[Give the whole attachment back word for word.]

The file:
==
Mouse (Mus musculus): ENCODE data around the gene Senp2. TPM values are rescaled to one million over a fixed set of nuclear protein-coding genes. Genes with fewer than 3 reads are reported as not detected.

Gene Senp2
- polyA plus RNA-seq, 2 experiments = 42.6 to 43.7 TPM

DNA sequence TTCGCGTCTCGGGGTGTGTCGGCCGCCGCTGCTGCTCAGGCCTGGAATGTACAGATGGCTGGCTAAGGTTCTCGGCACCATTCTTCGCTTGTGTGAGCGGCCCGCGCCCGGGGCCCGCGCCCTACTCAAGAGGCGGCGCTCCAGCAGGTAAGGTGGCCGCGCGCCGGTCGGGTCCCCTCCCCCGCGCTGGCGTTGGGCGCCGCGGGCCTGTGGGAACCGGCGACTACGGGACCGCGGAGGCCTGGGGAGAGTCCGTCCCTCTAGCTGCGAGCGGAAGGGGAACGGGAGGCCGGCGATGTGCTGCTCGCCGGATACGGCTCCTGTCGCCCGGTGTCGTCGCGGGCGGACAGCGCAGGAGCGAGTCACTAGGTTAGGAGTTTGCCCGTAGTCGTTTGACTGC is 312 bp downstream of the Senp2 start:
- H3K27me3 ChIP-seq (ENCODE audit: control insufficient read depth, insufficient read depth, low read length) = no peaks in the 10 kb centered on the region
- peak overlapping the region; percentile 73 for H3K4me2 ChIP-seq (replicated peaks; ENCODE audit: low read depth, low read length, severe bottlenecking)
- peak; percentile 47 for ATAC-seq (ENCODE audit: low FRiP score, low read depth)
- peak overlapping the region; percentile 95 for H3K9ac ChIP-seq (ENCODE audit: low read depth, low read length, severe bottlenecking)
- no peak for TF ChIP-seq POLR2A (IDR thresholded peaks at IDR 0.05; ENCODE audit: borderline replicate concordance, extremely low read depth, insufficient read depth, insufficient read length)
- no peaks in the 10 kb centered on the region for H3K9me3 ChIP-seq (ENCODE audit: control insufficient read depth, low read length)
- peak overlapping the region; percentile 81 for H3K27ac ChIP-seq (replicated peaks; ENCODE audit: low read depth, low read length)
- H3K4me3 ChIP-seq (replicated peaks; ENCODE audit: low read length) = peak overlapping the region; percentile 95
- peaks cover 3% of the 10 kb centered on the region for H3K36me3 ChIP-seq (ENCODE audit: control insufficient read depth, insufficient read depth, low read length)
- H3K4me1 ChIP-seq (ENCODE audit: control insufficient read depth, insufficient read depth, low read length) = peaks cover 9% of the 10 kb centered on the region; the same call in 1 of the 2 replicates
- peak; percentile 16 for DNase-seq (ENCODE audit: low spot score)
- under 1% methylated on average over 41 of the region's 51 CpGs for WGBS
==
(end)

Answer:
Mouse (Mus musculus): ENCODE data around the gene Senp2. TPM values are rescaled to one million over a fixed set of nuclear protein-coding genes. Genes with fewer than 3 reads are reported as not detected.

Gene Senp2
- polyA plus RNA-seq, 2 experiments = 42.6 to 43.7 TPM

DNA sequence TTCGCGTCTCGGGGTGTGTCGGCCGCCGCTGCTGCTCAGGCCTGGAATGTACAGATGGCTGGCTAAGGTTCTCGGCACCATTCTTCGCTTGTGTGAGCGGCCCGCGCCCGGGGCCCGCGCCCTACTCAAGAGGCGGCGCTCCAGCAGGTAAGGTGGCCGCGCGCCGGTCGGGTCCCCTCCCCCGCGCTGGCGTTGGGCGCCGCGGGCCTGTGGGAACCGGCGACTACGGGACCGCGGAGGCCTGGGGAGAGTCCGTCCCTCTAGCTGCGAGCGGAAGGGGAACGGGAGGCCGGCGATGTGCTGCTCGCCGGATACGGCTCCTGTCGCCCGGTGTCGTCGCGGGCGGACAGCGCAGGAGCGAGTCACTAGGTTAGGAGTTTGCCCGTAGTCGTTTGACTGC is 312 bp downstream of the Senp2 start:
- H3K27me3 ChIP-seq (ENCODE audit: control insufficient read depth, insufficient read depth, low read length) = no peaks in the 10 kb centered on the region
- peak overlapping the region; percentile 73 for H3K4me2 ChIP-seq (replicated peaks; ENCODE audit: low read depth, low read length, severe bottlenecking)
- peak; percentile 47 for ATAC-seq (ENCODE audit: low FRiP score, low read depth)
- peak overlapping the region; percentile 95 for H3K9ac ChIP-seq (ENCODE audit: low read depth, low read length, severe bottlenecking)
- no peak for TF ChIP-seq POLR2A (IDR thresholded peaks at IDR 0.05; ENCODE audit: borderline replicate concordance, extremely low read depth, insufficient read depth, insufficient read length)
- no peaks in the 10 kb centered on the region for H3K9me3 ChIP-seq (ENCODE audit: control insufficient read depth, low read length)
- peak overlapping the region; percentile 81 for H3K27ac ChIP-seq (replicated peaks; ENCODE audit: low read depth, low read length)
- H3K4me3 ChIP-seq (replicated peaks; ENCODE audit: low read length) = peak overlapping the region; percentile 95
- peaks cover 3% of the 10 kb centered on the region for H3K36me3 ChIP-seq (ENCODE audit: control insufficient read depth, insufficient read depth, low read length)
- H3K4me1 ChIP-seq (ENCODE audit: control insufficient read depth, insufficient read depth, low read length) = peaks cover 9% of the 10 kb centered on the region; the same call in 1 of the 2 replicates
- peak; percentile 16 for DNase-seq (ENCODE audit: low spot score)
- under 1% methylated on average over 41 of the region's 51 CpGs for WGBS